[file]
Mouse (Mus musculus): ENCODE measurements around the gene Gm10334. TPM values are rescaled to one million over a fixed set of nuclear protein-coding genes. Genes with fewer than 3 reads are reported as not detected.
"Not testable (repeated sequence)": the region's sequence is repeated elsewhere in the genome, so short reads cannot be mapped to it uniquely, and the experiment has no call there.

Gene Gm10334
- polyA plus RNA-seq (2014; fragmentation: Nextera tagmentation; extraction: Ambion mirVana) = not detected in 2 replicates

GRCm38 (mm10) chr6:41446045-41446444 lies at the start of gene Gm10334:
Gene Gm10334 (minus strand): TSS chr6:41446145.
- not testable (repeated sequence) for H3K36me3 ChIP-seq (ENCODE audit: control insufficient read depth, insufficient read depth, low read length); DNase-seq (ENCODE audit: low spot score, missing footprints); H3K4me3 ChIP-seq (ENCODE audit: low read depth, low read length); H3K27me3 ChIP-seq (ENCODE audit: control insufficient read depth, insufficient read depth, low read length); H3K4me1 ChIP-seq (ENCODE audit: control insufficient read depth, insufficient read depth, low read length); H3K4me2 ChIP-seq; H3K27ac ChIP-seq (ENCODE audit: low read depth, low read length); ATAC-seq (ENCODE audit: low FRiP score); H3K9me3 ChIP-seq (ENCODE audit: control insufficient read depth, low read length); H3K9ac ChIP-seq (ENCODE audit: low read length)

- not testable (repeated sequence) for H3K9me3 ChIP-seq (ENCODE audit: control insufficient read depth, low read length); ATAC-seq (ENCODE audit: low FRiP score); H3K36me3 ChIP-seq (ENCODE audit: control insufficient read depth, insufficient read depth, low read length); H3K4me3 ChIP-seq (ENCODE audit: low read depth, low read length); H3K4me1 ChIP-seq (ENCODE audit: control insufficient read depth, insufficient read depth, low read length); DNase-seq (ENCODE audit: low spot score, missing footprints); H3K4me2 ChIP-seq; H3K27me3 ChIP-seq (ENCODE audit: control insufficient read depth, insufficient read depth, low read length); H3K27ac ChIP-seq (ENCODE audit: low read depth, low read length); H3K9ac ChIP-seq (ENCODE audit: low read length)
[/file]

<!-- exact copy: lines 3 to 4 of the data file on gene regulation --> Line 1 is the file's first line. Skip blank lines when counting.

Gene Gm10334
- polyA plus RNA-seq (2014; fragmentation: Nextera tagmentation; extraction: Ambion mirVana) = not detected in 2 replicates